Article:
Jeanne: Well, John, I have four kids between the ages of 14 and 21. And three of them are neurodiverse. And my 21-year old has autism. My 15 year old has dyslexia and my youngest has ADHD. I started teaching in 2000. I became a mom in 2003. And autism was a word that was introduced in my life in 2005, when my son was 21 months old. So throughout the time that I was starting to teach, and also then throughout the time that I was raising my son, there was a constant theme of having to meet him where he was at, because most normal kids, babies, you would put them in a stroller and go to the mall, and they’d sleep, where my son would cry and scream. But if I brought him home, and he went in his little swing, he was quiet and he was content and he was happy. And so there were just a lot of things that I had to give up at that time to be able to meet his needs. So I had an interview for an adjunct position while I was still in graduate school, at a college in Chicago on a Tuesday afternoon, right after Labor Day. And by mid-afternoon, they were walking me to HR, and I was being told that I would have a class very soon. And then the man I interviewed with, Mr. Haynes, he turned out to be one of my mentors, he came back and he said, “Oh, can you sub tonight? You get paid $150, all you have to do is pass out the syllabus and turn on a video.” And I was like, I could watch a movie for $150.” So I go down and I do my subbing thing. And he knocks on the door, and he hands me a set of books. And he says, “Okay, your class is Monday, Wednesday (it’s Tuesday night I won’t be home till 10). your class is monday, wednesday at eight o’clock in the morning, and you’re teaching Comm 101. And I’m thinking “this isn’t even my discipline.” And so I kind of got thrust in this classroom, not knowing how to teach, as many of us are, and we rely on the good or bad practices of our previous instructors in college. Really, one of the first principles that I talk about, one of the first things that I have to be intentional about, is meeting students where they’re at. And I do that because, at the time, I didn’t know what else to do with them. And so I would just gauge who they were and what their needs were and I would try to meet those needs. And so that’s really the first seven years of my teaching career, I kind of relied on that principle of just doing what my other teachers used to do, and meeting my students where they were at.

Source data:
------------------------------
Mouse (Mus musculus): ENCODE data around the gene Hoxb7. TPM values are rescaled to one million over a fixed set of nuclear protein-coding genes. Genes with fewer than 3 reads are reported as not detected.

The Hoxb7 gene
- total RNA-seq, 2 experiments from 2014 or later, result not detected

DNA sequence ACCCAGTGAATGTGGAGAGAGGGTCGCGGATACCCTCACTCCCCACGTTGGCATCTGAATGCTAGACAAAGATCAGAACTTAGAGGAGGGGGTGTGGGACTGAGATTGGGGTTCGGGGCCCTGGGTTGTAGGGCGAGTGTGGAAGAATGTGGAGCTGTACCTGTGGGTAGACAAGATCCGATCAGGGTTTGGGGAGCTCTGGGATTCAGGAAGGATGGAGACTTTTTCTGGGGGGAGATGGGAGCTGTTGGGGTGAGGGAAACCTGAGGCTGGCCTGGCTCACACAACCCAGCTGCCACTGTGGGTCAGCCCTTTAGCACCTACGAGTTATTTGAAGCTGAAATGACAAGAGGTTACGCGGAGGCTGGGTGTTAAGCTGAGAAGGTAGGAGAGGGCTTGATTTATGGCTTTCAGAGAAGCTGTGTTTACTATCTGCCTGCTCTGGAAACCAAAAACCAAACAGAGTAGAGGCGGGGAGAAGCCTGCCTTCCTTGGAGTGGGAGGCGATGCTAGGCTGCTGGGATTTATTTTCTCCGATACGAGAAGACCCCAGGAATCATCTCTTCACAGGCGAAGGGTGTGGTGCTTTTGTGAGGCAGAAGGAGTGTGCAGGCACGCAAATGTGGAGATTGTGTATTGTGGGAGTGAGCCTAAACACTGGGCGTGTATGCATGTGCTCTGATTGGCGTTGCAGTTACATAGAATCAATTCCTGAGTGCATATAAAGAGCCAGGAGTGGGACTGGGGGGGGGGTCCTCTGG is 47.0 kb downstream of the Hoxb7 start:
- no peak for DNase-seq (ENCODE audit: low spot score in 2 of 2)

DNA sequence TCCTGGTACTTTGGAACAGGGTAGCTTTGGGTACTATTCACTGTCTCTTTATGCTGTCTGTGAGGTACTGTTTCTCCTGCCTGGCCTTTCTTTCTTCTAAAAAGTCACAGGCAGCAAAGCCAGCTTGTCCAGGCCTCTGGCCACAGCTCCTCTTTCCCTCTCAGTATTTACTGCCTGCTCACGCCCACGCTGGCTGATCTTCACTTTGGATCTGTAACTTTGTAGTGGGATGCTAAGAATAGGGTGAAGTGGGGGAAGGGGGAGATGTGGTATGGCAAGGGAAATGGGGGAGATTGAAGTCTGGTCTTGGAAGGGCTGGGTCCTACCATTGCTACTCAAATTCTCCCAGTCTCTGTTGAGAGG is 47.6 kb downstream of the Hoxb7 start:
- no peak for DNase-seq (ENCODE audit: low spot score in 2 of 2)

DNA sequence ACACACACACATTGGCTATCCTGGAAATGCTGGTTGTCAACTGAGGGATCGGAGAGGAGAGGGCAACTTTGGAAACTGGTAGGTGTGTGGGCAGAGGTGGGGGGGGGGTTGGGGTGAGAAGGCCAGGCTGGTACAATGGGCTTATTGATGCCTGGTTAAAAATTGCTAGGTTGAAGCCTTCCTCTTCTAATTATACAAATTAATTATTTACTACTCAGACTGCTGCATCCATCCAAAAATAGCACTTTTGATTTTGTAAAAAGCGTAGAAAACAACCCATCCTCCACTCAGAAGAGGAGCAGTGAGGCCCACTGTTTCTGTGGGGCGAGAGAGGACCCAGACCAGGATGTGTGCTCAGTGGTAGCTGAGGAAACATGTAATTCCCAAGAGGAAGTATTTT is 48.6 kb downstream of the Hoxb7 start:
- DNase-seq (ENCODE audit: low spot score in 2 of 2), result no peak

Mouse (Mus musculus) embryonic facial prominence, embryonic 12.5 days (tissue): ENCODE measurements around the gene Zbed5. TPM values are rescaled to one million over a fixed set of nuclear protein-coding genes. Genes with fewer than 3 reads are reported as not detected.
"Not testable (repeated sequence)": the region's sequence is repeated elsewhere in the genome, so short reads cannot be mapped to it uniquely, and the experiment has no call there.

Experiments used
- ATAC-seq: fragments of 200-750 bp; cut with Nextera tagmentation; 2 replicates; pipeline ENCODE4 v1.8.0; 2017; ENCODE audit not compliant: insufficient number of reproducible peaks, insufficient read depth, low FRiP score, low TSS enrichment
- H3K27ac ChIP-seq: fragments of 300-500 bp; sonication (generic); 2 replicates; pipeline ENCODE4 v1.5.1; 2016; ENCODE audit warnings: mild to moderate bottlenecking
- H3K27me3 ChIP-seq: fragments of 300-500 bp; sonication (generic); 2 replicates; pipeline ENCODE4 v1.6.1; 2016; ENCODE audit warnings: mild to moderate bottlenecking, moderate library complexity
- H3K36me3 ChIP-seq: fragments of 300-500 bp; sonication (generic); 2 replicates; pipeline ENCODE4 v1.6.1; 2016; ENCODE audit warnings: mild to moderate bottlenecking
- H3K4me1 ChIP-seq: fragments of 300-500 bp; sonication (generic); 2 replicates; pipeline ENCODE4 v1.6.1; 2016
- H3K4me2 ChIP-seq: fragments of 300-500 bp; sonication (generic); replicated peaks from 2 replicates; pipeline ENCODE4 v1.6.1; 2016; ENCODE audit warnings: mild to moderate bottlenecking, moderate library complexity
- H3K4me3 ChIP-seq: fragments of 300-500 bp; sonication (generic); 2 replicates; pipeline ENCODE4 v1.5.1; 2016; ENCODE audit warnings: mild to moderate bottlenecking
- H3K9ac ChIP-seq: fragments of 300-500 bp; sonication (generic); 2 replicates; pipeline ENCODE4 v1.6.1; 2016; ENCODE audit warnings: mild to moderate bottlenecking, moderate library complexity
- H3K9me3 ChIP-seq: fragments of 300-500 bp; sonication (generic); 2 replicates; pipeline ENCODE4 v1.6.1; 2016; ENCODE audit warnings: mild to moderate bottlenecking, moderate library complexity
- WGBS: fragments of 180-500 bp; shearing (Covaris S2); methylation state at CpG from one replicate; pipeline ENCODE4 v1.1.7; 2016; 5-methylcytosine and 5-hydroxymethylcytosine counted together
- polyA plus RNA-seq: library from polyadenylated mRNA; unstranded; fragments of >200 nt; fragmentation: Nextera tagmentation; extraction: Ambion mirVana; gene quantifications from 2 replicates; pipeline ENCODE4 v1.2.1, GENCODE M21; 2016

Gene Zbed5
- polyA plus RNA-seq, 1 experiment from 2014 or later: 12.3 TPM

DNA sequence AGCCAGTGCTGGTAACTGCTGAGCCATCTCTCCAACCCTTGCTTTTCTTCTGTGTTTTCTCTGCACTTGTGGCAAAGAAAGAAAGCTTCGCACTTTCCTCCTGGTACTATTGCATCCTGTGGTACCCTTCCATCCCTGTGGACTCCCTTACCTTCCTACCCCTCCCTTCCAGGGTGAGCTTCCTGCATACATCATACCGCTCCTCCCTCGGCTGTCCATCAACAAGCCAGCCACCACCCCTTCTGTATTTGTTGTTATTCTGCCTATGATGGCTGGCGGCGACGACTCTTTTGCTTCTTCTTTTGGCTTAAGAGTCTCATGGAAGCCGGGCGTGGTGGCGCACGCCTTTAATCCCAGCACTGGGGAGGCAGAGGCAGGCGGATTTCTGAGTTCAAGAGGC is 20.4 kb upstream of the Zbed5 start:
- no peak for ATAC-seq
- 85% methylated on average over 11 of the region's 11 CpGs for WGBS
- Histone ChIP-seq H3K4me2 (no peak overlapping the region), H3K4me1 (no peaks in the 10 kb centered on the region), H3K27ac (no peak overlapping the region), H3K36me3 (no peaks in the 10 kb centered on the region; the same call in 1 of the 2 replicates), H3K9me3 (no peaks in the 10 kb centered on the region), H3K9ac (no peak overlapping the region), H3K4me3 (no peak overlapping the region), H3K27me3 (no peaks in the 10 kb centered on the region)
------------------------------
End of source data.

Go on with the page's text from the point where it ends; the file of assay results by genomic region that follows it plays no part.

Rebecca: Definitely a good way to get involved in inclusive teaching and a good framework to dig into a lot of models that are out there.